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Not a Trivial Pursuit

February 23, 2005

Listened to the show Saturday and it was not bad. There was talent, let me tell you, and young people. What a pleasure it was listening to people who know — at least for a while — what they're about. It won't last long, of course, because when you're young you THINK you know and then you fall in love or get drafted or evicted or you win the lottery and you're thrown for a loop. One of the nice things about growing older is that at some point you're able to acknowledge that — as much as you plan — you can never really be sure about what's around the corner and that's not necessarily a bad thing. There's something to be said for mystery and intrigue and sometimes a person has to believe that things are going to work out for the best.

At least that's what I told Officer Peedy as we drove to the police station on Friday. I'm afraid the details leading up to my arrest aren't all that interesting, but it was enough excitement to keep me going for a while. The whole episode started several months ago when I was having coffee with my Bible study group and someone mentioned that Herb Gustafson had been told he'd have to sell his property. A developer had placed the Gustafson farm smack dab in the middle of a huge development and Herb was given a hefty check and four months to clear out and that was that. To my surprise, Herb rented an apartment and sold his tractor. He said things were different without Lily around and he didn't have it in him to put up a fight.

Now, that property has been in Herb's family since Abraham Lincoln was president and it seemed just plain wrong to let that developer show up with all his signs and bulldozers and men with shiny plastic hats without making a statement. So after the kids got on the bus Friday morning I drove over to Herb's farm and planted myself in the middle of the long dirt driveway with a big sign reading "HERB GUSTAFSON LIVES HERE." It felt good. It felt very good. Even after the three men in suits showed up looking all official and asking me questions. "Shame on you," I told them. "You should know better." And they left and it wasn't long before Officer Peedy came rolling along. I explained why I was there, how it was a real tragedy about Herb's land and how rivers aren't meant to be made into lakes the way they were planning. He was kind and everything but said I was trespassing and if I didn't leave he'd have to arrest me. Well you'll just have to arrest me then, I told him, and he did but said I could go without handcuffs since the station was less than a mile away.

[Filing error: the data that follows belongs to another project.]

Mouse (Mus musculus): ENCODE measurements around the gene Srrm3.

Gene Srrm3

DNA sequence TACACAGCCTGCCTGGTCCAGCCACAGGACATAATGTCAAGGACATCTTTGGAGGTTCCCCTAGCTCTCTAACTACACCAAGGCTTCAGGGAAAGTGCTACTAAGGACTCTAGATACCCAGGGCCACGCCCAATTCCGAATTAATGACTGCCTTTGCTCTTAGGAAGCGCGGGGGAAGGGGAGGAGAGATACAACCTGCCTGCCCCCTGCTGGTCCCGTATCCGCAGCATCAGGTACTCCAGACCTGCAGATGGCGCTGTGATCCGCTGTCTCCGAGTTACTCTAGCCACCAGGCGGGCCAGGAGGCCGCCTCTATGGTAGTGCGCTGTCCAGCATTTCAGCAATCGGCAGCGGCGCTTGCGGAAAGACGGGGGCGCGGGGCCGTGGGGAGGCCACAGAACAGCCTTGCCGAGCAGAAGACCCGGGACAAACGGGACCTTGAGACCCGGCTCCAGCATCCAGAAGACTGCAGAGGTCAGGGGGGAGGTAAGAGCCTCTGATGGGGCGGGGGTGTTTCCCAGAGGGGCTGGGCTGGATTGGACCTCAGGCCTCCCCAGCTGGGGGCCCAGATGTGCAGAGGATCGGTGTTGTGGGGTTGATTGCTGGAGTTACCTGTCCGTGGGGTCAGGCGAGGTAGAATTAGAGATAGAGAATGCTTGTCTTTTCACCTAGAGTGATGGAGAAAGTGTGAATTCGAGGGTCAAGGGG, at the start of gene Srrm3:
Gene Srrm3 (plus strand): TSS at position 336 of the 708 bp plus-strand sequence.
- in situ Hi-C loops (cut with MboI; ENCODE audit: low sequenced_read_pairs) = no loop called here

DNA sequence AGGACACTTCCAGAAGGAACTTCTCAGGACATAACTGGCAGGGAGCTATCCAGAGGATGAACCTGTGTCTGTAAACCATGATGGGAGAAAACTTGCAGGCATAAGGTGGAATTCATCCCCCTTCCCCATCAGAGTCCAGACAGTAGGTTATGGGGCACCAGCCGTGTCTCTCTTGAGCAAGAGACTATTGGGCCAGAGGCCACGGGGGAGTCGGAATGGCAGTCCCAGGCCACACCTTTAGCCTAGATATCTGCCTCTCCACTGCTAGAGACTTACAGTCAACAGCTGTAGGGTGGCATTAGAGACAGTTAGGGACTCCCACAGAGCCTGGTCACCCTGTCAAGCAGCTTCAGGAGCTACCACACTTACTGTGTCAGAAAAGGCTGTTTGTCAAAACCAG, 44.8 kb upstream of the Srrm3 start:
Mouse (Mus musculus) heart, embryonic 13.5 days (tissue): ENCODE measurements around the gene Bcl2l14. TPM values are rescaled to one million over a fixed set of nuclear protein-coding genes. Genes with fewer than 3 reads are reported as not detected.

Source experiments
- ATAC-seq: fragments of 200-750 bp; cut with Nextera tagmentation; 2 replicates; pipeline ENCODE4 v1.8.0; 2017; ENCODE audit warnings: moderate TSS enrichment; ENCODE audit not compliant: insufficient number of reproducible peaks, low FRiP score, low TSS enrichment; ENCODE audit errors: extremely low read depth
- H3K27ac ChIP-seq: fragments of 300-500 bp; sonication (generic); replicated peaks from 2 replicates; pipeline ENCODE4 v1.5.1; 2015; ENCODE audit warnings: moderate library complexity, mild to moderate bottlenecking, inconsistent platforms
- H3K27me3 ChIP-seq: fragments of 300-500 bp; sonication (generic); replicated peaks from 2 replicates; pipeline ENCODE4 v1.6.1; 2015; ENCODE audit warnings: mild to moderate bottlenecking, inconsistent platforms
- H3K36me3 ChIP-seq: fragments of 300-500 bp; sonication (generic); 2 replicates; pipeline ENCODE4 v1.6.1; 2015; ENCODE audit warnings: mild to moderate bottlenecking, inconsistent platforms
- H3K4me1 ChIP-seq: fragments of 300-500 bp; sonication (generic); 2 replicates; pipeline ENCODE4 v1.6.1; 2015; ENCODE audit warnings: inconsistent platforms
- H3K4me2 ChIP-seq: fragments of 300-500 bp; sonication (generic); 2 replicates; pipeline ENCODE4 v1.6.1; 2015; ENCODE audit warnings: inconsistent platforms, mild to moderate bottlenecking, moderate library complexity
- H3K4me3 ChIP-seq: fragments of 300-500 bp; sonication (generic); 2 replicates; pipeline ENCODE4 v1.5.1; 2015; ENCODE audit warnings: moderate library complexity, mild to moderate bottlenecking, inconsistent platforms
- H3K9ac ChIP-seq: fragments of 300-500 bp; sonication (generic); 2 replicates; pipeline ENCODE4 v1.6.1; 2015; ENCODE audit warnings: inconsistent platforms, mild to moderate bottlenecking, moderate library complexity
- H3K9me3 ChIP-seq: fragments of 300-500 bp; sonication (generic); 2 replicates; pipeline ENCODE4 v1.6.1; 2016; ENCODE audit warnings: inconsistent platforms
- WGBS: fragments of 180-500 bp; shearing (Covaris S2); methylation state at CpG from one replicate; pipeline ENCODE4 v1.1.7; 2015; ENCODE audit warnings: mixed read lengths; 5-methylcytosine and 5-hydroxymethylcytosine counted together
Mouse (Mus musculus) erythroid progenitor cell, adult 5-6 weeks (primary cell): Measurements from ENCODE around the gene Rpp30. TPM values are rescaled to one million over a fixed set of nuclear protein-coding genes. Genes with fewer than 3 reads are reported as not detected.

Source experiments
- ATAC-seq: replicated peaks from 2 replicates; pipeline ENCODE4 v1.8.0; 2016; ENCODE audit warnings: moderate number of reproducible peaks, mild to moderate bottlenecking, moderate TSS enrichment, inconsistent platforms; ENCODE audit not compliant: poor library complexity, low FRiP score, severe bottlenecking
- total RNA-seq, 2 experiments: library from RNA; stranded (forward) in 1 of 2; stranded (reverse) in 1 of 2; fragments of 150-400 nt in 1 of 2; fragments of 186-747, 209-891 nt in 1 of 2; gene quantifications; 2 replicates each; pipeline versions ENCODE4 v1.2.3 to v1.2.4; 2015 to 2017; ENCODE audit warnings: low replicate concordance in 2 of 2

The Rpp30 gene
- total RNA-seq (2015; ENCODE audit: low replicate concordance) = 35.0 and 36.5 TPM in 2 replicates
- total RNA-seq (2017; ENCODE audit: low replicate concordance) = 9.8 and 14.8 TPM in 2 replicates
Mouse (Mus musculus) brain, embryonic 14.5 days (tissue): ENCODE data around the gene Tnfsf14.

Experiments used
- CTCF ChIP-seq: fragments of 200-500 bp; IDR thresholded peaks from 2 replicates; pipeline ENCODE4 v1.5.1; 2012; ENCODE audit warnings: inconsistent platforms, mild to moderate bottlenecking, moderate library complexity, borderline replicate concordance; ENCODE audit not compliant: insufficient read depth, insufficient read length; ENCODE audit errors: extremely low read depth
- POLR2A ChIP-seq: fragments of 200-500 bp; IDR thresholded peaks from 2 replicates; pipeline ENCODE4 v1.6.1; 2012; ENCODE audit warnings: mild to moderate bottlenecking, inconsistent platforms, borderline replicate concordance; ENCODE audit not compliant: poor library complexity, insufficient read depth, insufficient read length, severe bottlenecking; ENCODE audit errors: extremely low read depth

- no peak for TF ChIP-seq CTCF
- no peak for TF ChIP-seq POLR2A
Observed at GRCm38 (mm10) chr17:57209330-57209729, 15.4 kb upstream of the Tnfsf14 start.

We stopped by the house on the way so I could get my purse and a sweater, and I grabbed the Trivial Pursuit game on the way out, along with the coffeecake on the counter. Only one piece was missing and I figured Officer Peedy might enjoy some, which he did and so did Ralphie the janitor and Clarence the vet from across the street. When Mr. Sundberg called about six, we were in the middle of a game of Trivial Pursuit and Clarence said, "Aw, let's go another round," and I said sure and winked at Officer Peedy who told Mr. Sundberg I could be released anytime after nine. Mr. Sundberg has asked several times what on God's green earth I was thinkin'. I haven't come up with the right answer yet, apparently, but I do know that I still can't say I've spent a night in jail and I've got this feeling in my chest I haven't felt for a while now, and I rather like it.

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